In determining the credits to which the defendant is entitled, a question in the refinement of pleading arises. Strictly speaking, the defendant's proper remedy was to plead by way of counterclaim the sum allegedly due the estate of the decedent by reason of any failure of the plaintiff to perform her obligations under the decree. Rule 13, Federal Rules of Civil Procedure, 28 U.S.C.A.

    However, the defendant has elected (as she properly may) to plead the plaintiff's obligations only as matters in defense against the plaintiff's claim. Equity dictates that the court treat the defense as one of recoupment which, while not in the nature of an affirmative claim for judgment and not justifying such a judgment, may be interposed in diminution of a plaintiff's claim in a case such as this. See Restatement, Judgments, pp. 217, 238 (1942); Bull v. United States, 1935, 295 U.S. 247, 55 S. Ct. 695, 79 L. Ed. 1421; City of Grand Rapids, Mich. v. McCurdy, 6 Cir., 1943, 136 F.2d 615, 619; United States Plywood Corp. v. Hudson Lumber Co., D.C.S.D.N.Y. 1955, 17 F.R.D. 258; Jefferson, Noyes & Brown v. Western Nat. Bank, 1911, 144 Ky. 62, 138 S.W. 308.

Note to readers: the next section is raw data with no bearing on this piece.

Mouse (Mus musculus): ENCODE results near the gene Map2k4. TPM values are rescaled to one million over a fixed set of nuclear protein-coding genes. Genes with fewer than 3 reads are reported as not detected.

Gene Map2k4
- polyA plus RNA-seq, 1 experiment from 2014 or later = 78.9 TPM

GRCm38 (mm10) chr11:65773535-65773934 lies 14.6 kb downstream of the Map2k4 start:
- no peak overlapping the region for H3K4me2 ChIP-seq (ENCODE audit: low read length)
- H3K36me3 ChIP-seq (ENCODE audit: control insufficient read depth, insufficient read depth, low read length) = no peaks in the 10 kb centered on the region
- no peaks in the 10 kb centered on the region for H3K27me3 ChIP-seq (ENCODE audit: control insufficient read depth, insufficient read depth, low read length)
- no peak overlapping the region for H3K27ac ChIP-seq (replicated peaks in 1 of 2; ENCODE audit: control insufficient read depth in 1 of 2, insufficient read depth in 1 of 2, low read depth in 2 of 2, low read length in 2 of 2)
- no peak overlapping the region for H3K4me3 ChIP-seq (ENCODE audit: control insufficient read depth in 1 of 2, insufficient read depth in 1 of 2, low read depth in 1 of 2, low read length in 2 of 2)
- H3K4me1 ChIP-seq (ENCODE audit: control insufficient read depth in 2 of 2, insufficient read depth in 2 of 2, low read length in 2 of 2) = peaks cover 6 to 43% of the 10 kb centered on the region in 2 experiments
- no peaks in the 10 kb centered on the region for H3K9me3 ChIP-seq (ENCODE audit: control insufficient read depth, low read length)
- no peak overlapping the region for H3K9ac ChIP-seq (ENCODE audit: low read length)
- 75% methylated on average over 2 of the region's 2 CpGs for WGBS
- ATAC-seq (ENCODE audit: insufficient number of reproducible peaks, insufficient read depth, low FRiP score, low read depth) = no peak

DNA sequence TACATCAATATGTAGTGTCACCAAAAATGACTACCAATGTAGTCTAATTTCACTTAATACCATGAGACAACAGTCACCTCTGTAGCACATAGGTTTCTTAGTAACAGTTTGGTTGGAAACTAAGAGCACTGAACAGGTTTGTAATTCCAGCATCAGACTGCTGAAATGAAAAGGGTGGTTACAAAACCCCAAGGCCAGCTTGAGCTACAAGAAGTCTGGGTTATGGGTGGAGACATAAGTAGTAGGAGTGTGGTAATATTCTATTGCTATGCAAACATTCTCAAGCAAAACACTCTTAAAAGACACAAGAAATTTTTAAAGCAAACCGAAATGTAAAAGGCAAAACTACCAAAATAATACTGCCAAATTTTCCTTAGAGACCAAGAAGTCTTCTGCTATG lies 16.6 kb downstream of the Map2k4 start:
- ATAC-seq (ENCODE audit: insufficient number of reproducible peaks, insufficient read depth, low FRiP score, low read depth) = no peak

The plaintiff proved payment of the $1,000 to the decedent, but she admits that she did not pre-pay the tuition of the parties' son and that, in fact, the decedent paid such tuition. Her recovery, then, must be reduced by such sum as was committed by the agreement and decree to the discharge of this obligation, i. e. the net proceeds from the sale of the real estate referred to in paragraph 1 of the agreement (after the payment of the said $1,000), or the sum of $4,884.14.

    On the basis of the foregoing, the court holds that the defendant is liable to the plaintiff for the total of all periodic installments due under the decree for the period from June 20, 1944, to June 15, 1956, at the rate of $250 per month, or a total of $36,000, less a credit for payments pleaded and proved in the sum of $6,867 and a credit of $4,884.14, which sum plaintiff was obligated to pre-pay as tuition for the parties' son *216 and failed to do, leaving a total liability for accrued and unpaid installments of $24,248.86.

    The court is of the opinion that no interest should be allowed on any of the monthly payments nor on the fund intended for the son's tuition at St. John's College, which was kept and used by the plaintiff. The evidence in this case was confined to the testimony of the plaintiff and her statements as to when payments by way of alimony were made were so vague, uncertain and indefinite, that the court feels, in the light of all the circumstances set forth by the record, that equity demands that no interest be allowed to either party.

    A judgment in conformity with this memorandum is this day entered.

    Sufficient findings of fact and conclusions of law appear in this memorandum and will not be filed separately. Rule 52(a), Federal Rules of Civil Procedure.